Africa teaches two Rollins students the lessons of a lifetime.
By Leigh Perkins Brown
MBA student makes Tanzania his business
Sam Barns ’11 ’12MBA
Major: Critical Media & Cultural Studies
MBA specialization: Entrepreneurship & Marketing
Hometown: Falmouth, Maine
It used to be that a freshly minted MBA could think of only one destination:
But soon-to-be Crummer graduate Sam Barns has a plan that’s a world away from investment bankers and bailouts. As soon as he’s official in April, he is going to Tanzania to open an ecolodge in the shadow of Mount Kilimanjaro.
“The name we’re using right now is Tuko Pamoja Mkyashi, but we’ll leave it up to the village to decide what they want to call it,” he said.
Barns will leave it to the villagers because it will be their business, designed for local ownership and local benefit.
“I was always uncomfortable with the idea of going to some exotic place on vacation and staying in a fancy hotel, knowing that all of the proceeds were going to some foreign company instead of to the village,” he said. “The money generated by the lodge will go into community projects, and we will work with the people in the village to hand the business over to them. It will be village owned and operated.”
Instead of hunting down private capital to build the lodge, Barns has taken the nonprofit route, securing 501(c)(3) status, but with an entrepreneurial twist. “We plan to raise $100,000,” he said. “Charities require constant funding, but we’ll use just this one block of starting funds and then it will begin to generate its own income.”
In October, Barns and his future business partner Allison Crocker, who also will graduate from Crummer in April, got their website up and running, ready to take donations.
Because they have spent considerable time on service-learning trips in the village of Mkyashi, Barns said they have a strong network of local expertise to help them get the project off the ground. They have put a goodfaith deposit down, of sorts, on a parcel of land (by paying tuition for the landowner’s children to attend a good local school) and have plans drawn up for a lodge with five guest huts. They even have a game plan for itineraries, which are anything but standard resort fare: guided hikes to waterfalls, yes, but also lectures by local historians; tours of banana farms, yes, but also taking tea with villagers. “Traditional tourism intentionally removes you from the locals,” Barns said. “But we want to provide that chance for connection—cultural and emotional and economic.”
Barns emphasizes that Tuko Pamoja Mkyashi is not a charity. It’s a business with a soul. “My philosophy on service has changed,” he said. “It used to be doing something for somebody. Now it’s doing something with somebody. It’s a lot more dignified to use your education and your resources to help somebody help themselves.” mkyashi.org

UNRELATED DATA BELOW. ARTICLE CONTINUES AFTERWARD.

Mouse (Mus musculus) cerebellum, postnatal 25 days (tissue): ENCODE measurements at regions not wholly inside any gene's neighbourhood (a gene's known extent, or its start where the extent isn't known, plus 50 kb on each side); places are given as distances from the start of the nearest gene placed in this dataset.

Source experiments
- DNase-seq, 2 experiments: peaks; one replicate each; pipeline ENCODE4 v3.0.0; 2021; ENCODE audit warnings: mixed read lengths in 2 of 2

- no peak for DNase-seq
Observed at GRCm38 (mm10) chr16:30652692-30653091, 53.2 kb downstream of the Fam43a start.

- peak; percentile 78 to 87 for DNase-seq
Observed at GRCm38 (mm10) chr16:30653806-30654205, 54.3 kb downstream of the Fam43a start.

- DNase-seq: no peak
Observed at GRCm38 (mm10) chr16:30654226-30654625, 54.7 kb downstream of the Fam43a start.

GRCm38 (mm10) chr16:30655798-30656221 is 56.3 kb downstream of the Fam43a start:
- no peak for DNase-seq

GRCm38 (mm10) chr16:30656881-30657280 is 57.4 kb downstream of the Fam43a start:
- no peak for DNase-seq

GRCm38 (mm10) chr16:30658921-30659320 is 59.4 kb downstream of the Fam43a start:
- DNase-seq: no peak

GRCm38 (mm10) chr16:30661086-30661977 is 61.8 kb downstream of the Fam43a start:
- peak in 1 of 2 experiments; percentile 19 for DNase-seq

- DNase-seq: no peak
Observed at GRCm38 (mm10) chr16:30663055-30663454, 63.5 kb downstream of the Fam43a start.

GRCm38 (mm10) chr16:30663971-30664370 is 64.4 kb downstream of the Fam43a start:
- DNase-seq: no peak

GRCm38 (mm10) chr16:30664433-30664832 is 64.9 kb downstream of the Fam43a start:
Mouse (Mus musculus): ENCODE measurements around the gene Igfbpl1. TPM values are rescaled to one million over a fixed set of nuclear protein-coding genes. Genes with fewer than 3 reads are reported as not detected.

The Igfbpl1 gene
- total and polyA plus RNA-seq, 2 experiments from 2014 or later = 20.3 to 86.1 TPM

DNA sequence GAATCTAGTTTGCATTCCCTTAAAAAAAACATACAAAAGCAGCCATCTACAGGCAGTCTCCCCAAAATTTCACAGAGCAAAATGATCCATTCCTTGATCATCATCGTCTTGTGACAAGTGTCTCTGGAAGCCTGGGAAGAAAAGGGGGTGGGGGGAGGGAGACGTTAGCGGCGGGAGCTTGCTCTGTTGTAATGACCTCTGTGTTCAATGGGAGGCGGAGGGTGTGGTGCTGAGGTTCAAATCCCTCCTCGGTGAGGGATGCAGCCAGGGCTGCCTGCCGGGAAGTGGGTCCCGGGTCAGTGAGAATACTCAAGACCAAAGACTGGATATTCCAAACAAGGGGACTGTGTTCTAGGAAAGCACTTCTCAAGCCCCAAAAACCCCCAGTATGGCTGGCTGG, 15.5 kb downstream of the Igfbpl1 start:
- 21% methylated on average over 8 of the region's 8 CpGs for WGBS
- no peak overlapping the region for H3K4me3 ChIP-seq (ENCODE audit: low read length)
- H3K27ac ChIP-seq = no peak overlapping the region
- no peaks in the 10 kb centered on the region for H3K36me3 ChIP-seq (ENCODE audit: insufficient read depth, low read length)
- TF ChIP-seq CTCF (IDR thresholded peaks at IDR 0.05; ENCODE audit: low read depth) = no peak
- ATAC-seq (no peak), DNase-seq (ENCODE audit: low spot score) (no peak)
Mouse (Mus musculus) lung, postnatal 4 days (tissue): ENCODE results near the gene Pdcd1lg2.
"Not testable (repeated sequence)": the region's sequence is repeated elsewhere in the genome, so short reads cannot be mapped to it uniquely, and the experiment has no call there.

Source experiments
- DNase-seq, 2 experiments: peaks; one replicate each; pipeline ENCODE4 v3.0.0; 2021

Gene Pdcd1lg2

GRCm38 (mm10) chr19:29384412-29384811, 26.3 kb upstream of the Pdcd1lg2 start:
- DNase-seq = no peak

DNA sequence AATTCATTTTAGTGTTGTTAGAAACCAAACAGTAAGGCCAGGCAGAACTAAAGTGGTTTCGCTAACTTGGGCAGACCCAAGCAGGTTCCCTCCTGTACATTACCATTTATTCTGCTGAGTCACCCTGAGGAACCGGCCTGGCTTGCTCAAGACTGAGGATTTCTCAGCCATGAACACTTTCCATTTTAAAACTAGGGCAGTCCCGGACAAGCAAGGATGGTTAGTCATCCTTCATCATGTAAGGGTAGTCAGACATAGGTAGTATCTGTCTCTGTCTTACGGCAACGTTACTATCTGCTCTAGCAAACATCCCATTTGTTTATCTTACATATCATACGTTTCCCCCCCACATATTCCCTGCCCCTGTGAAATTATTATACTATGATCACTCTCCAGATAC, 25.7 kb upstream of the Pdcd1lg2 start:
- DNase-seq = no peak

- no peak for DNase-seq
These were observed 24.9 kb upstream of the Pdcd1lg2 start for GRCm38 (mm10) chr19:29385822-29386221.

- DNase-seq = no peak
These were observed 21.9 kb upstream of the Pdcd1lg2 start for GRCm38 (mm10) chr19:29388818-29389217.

Senior brings sweeter life to African village
Fabia Rothenfluh ’12
Hometown: Kuessnacht, Switzerland
An unexpected thing happened to Fabia Rothenfluh’s golf game when she returned
from two months of service learning in South Africa: Suddenly, she was crushing
“It’s almost like I found an inner balance,” said Rothenfluh, who plays for the women’s golf team. “Golf helped me with the service work, and service work helped a fan of handouts,” she said. “You can’t control what has already happened. You can just focus on the next thing and look for solutions instead of problems.”
Chosen by ThinkImpact Innovation Institute in Washington, DC to join a select group of 30 entrepreneurial scholars, Rothenfluh set a goal to train villagers to launch their own businesses. And they would do so with only 200 rand—roughly $33.
“I am really passionate about helping people, but I am not a fan of handouts,” she said. “I believe in helping people to be self-sufficient and to earn their own living.”
The first step after acclimating to life in the remote village of Huntingdon (bucket showers and limited electricity) was for her and a partner from North Carolina State University to brainstorm business ideas with community members. Soon, they had a group of 10 women and a sweet idea: the Sunshine Bakery.
“It was a good business plan to sell to the local people so they didn’t have to travel to town for bread and meat pies,” Rothenfluh said.
None of the local women had operated a business before, so they had to learn accounting, sales, and even baking from scratch. The limited funding required the group to be creative. As Rothenfluh wrote in the blog she posted during her service, they didn’t have proper utensils such as rolling pins, whisks, or cookware, so they had to improvise, baking muffins in a sardine tin. “After all,” she wrote, “difficult situations call for innovative solutions, and we will do our best to start businesses from scratch and grow them from very small—even if it means baking muffins in can halves over the fire.”
Despite the challenges, Sunshine Bakery procured a building to work in and quickly generated the greatest marketing tool of all: local buzz. “Sometimes they are in a larger town nearby and they email me,” Rothenfluh said. “They’re still baking and still very proud.”
This social entrepreneurship experience has inspired Rothenfluh to apply to graduate schools to study economics, sociology, and inequality in international development.